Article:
Microsoft disputes rumor of billion-dollar payouts to attract WP8 OEMs


For a while now we’ve been talking about various rumors about the lengths Microsoft might go to in order to drum-up manufacturer interest in creating new handsets for Windows Phone 8. Those have included the idea of eliminating platform licensing fees, the admittedly hard-to-believe notion of allowing OEMs to make dual-boot phones that might also run Android, and the possibility of just making outright payments to some of these companies to secure their interest. Yesterday, a rumor expanded upon that last claim, laying-out a few (VERY LARGE) figures for what Microsoft might pay: $1.2B to Samsung, $600M to Huawei, and $500M to Sony. We wondered at the time if they might be too big to be believed, and it looks like that fear was justified, a a Microsoft exec publicly disputes that data.

Microsoft’s Frank X. Shaw took to Twitter to acknowledge that while Microsoft does enter into co-marketing deals (think: pre-acquisition Nokia), those hundred-million-dollar figures are “complete fiction.”

Unfortunately, that’s all the rebuttal we get, because it might be nice to have a better sense of just what Microsoft means when it’s talking about those co-marketing deals; after all, there are a lot of ways companies like this can compensate each other for their efforts, and even if we’re not looking at some easily quantifiable number like marketing spending, we’d be interested in learning just how far off some of those figures were.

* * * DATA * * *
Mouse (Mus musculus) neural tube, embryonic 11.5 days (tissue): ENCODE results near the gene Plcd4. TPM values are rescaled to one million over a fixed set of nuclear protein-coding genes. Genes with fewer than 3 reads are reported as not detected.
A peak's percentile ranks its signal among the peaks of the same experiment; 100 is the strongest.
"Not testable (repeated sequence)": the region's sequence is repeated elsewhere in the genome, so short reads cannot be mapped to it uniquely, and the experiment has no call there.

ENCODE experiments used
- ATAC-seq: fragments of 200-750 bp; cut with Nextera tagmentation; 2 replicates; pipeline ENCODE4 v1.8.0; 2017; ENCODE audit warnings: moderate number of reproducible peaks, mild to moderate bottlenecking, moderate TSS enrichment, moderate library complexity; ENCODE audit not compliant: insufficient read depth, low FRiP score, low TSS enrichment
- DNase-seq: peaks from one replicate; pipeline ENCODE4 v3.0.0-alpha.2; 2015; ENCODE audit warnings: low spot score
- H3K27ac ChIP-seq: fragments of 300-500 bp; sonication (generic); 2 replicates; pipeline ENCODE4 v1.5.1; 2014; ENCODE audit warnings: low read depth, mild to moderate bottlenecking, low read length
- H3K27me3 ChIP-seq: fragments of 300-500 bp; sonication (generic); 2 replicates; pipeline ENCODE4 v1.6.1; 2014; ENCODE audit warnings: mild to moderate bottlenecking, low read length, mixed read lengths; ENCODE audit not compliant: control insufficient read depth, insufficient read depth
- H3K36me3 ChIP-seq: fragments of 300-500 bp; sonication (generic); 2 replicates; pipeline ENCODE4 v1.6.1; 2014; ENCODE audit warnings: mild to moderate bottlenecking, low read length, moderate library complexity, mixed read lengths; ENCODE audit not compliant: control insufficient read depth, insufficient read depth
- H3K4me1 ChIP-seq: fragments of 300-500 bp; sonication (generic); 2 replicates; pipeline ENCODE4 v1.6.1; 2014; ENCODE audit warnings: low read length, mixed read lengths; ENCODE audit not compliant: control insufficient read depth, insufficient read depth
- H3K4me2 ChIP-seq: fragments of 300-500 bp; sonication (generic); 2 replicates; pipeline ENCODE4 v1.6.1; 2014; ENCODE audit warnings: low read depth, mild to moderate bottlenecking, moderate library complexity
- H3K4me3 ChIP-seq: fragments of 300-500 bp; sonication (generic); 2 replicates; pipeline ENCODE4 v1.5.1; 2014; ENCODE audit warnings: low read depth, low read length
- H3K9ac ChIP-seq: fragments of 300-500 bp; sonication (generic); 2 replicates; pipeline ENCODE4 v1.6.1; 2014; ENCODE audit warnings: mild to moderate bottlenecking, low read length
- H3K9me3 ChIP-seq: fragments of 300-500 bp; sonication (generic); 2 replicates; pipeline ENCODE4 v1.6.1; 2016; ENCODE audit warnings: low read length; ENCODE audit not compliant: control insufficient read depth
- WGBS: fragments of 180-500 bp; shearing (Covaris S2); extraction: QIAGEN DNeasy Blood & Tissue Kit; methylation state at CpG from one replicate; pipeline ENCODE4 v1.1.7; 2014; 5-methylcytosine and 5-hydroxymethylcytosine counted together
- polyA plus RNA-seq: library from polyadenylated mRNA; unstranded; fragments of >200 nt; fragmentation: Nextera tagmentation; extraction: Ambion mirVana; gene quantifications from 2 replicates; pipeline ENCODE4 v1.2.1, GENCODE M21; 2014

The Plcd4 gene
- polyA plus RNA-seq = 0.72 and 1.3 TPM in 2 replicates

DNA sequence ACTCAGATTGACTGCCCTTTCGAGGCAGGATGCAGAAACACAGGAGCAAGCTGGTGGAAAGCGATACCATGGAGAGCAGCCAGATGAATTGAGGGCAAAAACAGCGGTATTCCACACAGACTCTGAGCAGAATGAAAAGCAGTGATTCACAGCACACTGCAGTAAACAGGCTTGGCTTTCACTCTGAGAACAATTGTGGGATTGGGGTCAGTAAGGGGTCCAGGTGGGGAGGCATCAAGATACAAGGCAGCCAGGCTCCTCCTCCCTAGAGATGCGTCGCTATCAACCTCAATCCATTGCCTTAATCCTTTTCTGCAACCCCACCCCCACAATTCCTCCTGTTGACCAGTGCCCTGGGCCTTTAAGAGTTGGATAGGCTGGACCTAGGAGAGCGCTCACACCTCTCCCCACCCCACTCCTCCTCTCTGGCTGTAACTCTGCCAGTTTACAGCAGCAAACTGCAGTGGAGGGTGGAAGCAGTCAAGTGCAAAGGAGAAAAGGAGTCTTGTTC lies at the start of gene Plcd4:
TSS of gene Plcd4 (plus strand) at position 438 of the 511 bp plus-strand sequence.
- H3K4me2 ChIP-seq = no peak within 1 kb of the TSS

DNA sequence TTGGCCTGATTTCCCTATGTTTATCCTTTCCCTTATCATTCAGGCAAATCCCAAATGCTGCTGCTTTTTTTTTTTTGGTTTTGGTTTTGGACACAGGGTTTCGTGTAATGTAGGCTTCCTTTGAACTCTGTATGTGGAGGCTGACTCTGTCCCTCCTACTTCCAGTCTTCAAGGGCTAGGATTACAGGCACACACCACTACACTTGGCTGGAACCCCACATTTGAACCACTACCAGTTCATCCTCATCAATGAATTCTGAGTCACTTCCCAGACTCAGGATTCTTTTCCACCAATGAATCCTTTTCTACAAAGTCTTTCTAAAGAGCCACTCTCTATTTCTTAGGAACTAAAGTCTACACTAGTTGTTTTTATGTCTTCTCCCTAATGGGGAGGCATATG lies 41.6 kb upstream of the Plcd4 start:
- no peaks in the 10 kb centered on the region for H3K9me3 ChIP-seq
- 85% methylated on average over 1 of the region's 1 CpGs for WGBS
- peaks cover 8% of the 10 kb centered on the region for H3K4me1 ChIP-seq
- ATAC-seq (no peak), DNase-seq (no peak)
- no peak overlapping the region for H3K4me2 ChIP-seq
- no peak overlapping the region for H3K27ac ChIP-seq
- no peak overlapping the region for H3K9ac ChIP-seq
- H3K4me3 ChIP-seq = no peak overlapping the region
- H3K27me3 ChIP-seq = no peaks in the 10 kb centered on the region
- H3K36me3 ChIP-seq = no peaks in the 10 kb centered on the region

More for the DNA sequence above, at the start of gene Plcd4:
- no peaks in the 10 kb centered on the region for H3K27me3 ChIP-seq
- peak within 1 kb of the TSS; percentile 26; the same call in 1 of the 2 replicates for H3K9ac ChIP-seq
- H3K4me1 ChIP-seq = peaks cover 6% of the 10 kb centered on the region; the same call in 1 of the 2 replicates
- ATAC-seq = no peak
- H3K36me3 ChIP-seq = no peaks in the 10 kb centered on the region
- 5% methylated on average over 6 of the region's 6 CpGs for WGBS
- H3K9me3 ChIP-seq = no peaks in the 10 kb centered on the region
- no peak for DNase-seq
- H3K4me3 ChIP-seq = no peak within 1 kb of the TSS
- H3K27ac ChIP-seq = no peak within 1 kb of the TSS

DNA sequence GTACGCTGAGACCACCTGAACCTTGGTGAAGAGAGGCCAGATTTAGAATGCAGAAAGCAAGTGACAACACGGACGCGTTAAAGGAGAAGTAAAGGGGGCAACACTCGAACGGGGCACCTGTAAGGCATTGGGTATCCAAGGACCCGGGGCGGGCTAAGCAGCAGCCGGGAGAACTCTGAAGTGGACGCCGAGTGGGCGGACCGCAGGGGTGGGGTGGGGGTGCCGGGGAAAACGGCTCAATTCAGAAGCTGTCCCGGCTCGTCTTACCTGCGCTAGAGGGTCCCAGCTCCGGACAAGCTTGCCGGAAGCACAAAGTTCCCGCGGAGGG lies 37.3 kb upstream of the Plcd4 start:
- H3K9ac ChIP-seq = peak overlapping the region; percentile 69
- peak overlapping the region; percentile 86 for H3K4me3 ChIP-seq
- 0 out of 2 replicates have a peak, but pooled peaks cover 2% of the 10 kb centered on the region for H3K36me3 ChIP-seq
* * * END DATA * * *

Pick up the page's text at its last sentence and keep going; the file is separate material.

Source: Frank X. Shaw (Twitter)
Via: BGR

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About The Author
Stephen Schenck

Stephen has been writing about electronics since 2008, which only serves to frustrate him that he waited so long to combine his love of gadgets and his degree in writing. In his spare time, he collects console and arcade game hardware, is a motorcycle enthusiast, and enjoys trapping blue crabs. Stephen’s first mobile device was a 624 MHz Dell Axim X30, which he’s convinced is still a viable platform. Stephen longs for a market where phones are sold independently of service, and bandwidth is cheap and plentiful; he’s not holding his breath. In the meantime, he devours smartphone news and tries to sort out the juicy bits

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